If you’ve read any number of previous Kellogg Garden articles, you’ll know that we are soil fanatics. The health of any individual plant or garden as a whole is only as good as the soil it’s planted in, so for us, it all starts with good soil. “That’s great,” you might say, “but how do I know if my soil is healthy?” Well, lots of different ways, but one tried-and-true method is the soil test.
Before we get into how to test your soil, let’s talk about the what and the when. A soil test tells you what your soil pH is (alkaline or acidic) and from there, pinpoints any nutritional deficiencies. Once you’re armed with this information, you can amend your soil, giving it exactly what it needs to allow your plants to grow happy and healthy. You can perform a soil test any time of the year, but fall is preferable — simply make it a part of your annual fall garden routine. Similarly, go ahead and do a soil test if you consistently experience unhealthy plants in an area of your garden for no discernible reason.
So, now you’re ready to test, but how do you do it? You’ve probably heard of a wide range of recommendations, starting with your next-door-neighbor to your newspaper’s garden column, and all the information gets confusing, right? So here’s a rundown of ways to test and amend your soil.
Send a soil sample to your county extension office. This will arguably give you the most reliable results. Your extension office will give you instructions on collecting a soil sample, and will give you a soil analysis for free or for a very low fee. There are private testing laboratories that perform plant tissue and soil testing, though, and although they may cost more, you might be able to get a more detailed analysis like levels of micronutrients calcium, magnesium, copper, zinc, iron and manganese.
Buy a soil-testing kit from your garden center. Although I’ve used these many times with fairly accurate results, the results can vary widely from one kit to another. And this option may not be as thorough with detail as a laboratory test, but it’ll give you your basic pH and nutrient results in real time for a low cost. This is a great way to go if you simply want a good baseline soil test and aren’t experiencing significant soil issues, but I’d get a recommendation from your garden center on which kits are the most reliable.
Do a DIY soil test. If you like DIY projects but aren’t too concerned with depth of detail, try this PH test. Collect 1 cup of soil and separate it into two containers. In one container, add ½ cup of vinegar — if it starts fizzing, then you have alkaline soil, which typically has a pH between 7 and 8. Now, if it doesn’t fizz, turn your attention to the other container. Slowly add distilled water to the soil in that container until it’s a bit muddy, then add ½ cup of baking soda. Does it fizz? You have acidic soil, with a pH between 5 and 6. If your soil didn’t fizz either time, congratulations! You’ve got soil with a neutral pH of 7, which is what most plants prefer. To be clear, I’ve heard varied opinions about this type of home testing from people whose experience I respect, so while it could give you an idea of what your soil is, it’s probably not definitive. I could imagine having a laboratory test performed and then comparing it, for fun, with the results of this DIY test, though — it could be your own version of Myth Busters: The Garden Edition!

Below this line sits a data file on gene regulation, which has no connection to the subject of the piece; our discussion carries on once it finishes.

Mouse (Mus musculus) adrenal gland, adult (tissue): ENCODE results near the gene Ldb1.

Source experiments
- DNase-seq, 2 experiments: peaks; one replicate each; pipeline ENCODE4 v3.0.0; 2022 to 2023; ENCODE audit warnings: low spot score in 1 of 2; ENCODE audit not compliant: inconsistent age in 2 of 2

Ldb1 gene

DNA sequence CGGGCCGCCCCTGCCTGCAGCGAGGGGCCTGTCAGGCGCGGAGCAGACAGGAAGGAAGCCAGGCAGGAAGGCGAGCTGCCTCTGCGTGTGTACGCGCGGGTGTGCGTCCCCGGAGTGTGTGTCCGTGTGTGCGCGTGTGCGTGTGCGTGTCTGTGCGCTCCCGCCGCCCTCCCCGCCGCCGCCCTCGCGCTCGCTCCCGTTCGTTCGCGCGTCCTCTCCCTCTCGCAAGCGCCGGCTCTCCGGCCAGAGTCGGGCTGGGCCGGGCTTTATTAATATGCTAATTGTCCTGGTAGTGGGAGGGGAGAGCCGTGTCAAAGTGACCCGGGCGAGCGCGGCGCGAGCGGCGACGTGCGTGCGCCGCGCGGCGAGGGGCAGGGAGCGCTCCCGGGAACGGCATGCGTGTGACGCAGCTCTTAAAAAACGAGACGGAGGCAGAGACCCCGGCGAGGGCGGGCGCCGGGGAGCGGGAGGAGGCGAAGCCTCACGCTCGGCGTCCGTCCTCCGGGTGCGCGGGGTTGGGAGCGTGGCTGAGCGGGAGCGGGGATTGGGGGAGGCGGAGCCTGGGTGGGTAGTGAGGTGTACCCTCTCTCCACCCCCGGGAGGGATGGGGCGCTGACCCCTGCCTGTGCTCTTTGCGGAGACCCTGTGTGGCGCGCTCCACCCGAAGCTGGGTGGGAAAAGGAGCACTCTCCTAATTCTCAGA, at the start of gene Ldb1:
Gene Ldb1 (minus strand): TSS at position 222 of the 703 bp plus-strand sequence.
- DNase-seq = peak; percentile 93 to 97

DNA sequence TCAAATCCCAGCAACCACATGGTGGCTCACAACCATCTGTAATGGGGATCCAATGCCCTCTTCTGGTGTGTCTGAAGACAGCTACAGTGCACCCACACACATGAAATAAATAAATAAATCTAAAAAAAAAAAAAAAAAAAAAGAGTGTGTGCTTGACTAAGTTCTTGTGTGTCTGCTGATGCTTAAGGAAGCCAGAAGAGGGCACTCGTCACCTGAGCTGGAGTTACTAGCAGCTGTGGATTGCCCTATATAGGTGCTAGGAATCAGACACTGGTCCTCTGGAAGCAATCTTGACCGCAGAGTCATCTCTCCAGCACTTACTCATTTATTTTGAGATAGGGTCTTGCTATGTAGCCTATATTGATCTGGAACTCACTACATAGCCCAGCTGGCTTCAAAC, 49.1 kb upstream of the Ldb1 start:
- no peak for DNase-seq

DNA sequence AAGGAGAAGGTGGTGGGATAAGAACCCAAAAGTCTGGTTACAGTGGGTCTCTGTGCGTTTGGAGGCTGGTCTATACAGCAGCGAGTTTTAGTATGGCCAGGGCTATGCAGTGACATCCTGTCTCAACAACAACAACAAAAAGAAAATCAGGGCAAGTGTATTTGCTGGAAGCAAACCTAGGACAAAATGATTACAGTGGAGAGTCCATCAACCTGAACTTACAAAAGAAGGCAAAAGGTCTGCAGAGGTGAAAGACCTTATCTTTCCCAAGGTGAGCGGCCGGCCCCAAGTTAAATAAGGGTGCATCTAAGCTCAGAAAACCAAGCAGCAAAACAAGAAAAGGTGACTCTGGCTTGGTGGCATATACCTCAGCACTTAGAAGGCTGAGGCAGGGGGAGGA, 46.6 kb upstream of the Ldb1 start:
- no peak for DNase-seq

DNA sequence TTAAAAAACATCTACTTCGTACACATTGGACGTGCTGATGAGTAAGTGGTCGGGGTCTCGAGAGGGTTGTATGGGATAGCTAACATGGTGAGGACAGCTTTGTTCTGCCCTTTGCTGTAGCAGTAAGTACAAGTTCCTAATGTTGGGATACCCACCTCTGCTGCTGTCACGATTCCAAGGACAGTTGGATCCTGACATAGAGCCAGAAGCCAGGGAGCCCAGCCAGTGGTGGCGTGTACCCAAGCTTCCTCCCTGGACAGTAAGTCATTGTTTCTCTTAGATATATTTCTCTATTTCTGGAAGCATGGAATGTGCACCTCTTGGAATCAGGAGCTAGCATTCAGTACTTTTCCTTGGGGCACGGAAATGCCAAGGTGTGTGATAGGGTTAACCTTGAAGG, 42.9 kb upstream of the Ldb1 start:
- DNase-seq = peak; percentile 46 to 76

Amend Your Soil. When determining whether your soil should be acidic, neutral, or alkaline, you need to think about what you intend to plant in that soil. Most plants prefer a neutral or slightly acidic soil environment, but some plants thrive in an alkaline environment. If the results of your soil test show that your soil is acidic, you can raise the pH by mixing in ground limestone, wood ashes, or oyster shell. On the other hand, if your soil is more alkaline, you can lower the pH by mixing in organic materials such as fir bark fines and peat moss. Kellogg Garden Organics Shade Mix is a great mix to lower your soil’s pH, as it has a balanced pH between 4.5-5.5 in which acid loving plants thrive. Shade Mix can be mixed into your native soil or used directly out of the bag as a potting mix.
4 CommentsLeave a Reply
when will worms become more noticeable in garden beds in zone 4-5? Temperature today is 40 degrees
Hi Gloria, worms prefer soil temperatures between 55° and 75° Fahrenheit. Therefore, you should start seeing more worms in your garden in April and May as the weather warms. To learn more about worms in your soil, check out this blog post: https://www.kellogggarden.com/blog/soil/the-importance-of-garden-worms/. We hope you have a great season, happy gardening!
any idea where to get free or inexpensive soil testing in Sonoma county (CA)?
Hi Frank, one place to start is your nearest extension office, you can contact them to ask about their rates. They’re also a great resource on local soil and growing conditions. The University of California Cooperative Extention has a map to help you find the nearest office, you can see it here: https://ucanr.edu/About/Locations/ . However, you can also go to your local garden centers and plant nurseries or order a soil testing kit online for as low as $10. Ask or check reviews for testing accuracies, some of the kits are more expensive but they are more accurate and can be used more than once. We hope this helps, let us know if you have any other questions.